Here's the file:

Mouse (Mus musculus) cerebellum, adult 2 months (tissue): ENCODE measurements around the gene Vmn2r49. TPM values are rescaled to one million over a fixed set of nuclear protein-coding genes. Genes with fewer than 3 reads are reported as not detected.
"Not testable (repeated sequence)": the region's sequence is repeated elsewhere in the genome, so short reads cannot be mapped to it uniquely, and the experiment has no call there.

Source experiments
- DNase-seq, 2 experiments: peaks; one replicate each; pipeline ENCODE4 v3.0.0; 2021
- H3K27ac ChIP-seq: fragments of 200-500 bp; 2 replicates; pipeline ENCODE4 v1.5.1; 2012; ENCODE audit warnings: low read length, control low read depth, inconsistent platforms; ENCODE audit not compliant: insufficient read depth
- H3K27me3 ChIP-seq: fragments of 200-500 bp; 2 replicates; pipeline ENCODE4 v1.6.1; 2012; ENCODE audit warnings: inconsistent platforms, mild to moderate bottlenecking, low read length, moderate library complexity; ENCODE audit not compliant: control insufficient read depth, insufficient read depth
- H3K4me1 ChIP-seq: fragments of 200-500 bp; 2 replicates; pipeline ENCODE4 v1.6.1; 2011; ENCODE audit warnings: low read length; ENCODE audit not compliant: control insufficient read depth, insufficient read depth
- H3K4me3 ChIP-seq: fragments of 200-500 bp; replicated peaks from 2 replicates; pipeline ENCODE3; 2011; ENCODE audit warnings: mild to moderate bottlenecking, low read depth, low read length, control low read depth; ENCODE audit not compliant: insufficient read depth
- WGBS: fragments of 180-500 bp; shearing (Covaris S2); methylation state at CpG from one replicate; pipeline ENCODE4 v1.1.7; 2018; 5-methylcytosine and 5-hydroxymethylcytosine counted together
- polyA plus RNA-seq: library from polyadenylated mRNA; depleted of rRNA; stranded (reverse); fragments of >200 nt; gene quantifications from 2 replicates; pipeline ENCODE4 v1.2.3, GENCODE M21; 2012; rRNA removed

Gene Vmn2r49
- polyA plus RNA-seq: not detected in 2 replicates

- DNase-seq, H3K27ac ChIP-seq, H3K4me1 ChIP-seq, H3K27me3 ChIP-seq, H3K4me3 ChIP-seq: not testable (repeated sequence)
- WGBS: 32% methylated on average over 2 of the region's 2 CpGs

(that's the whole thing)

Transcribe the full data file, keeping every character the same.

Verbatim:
Mouse (Mus musculus) cerebellum, adult 2 months (tissue): ENCODE measurements around the gene Vmn2r49. TPM values are rescaled to one million over a fixed set of nuclear protein-coding genes. Genes with fewer than 3 reads are reported as not detected.
"Not testable (repeated sequence)": the region's sequence is repeated elsewhere in the genome, so short reads cannot be mapped to it uniquely, and the experiment has no call there.

Source experiments
- DNase-seq, 2 experiments: peaks; one replicate each; pipeline ENCODE4 v3.0.0; 2021
- H3K27ac ChIP-seq: fragments of 200-500 bp; 2 replicates; pipeline ENCODE4 v1.5.1; 2012; ENCODE audit warnings: low read length, control low read depth, inconsistent platforms; ENCODE audit not compliant: insufficient read depth
- H3K27me3 ChIP-seq: fragments of 200-500 bp; 2 replicates; pipeline ENCODE4 v1.6.1; 2012; ENCODE audit warnings: inconsistent platforms, mild to moderate bottlenecking, low read length, moderate library complexity; ENCODE audit not compliant: control insufficient read depth, insufficient read depth
- H3K4me1 ChIP-seq: fragments of 200-500 bp; 2 replicates; pipeline ENCODE4 v1.6.1; 2011; ENCODE audit warnings: low read length; ENCODE audit not compliant: control insufficient read depth, insufficient read depth
- H3K4me3 ChIP-seq: fragments of 200-500 bp; replicated peaks from 2 replicates; pipeline ENCODE3; 2011; ENCODE audit warnings: mild to moderate bottlenecking, low read depth, low read length, control low read depth; ENCODE audit not compliant: insufficient read depth
- WGBS: fragments of 180-500 bp; shearing (Covaris S2); methylation state at CpG from one replicate; pipeline ENCODE4 v1.1.7; 2018; 5-methylcytosine and 5-hydroxymethylcytosine counted together
- polyA plus RNA-seq: library from polyadenylated mRNA; depleted of rRNA; stranded (reverse); fragments of >200 nt; gene quantifications from 2 replicates; pipeline ENCODE4 v1.2.3, GENCODE M21; 2012; rRNA removed

Gene Vmn2r49
- polyA plus RNA-seq: not detected in 2 replicates

- DNase-seq, H3K27ac ChIP-seq, H3K4me1 ChIP-seq, H3K27me3 ChIP-seq, H3K4me3 ChIP-seq: not testable (repeated sequence)
- WGBS: 32% methylated on average over 2 of the region's 2 CpGs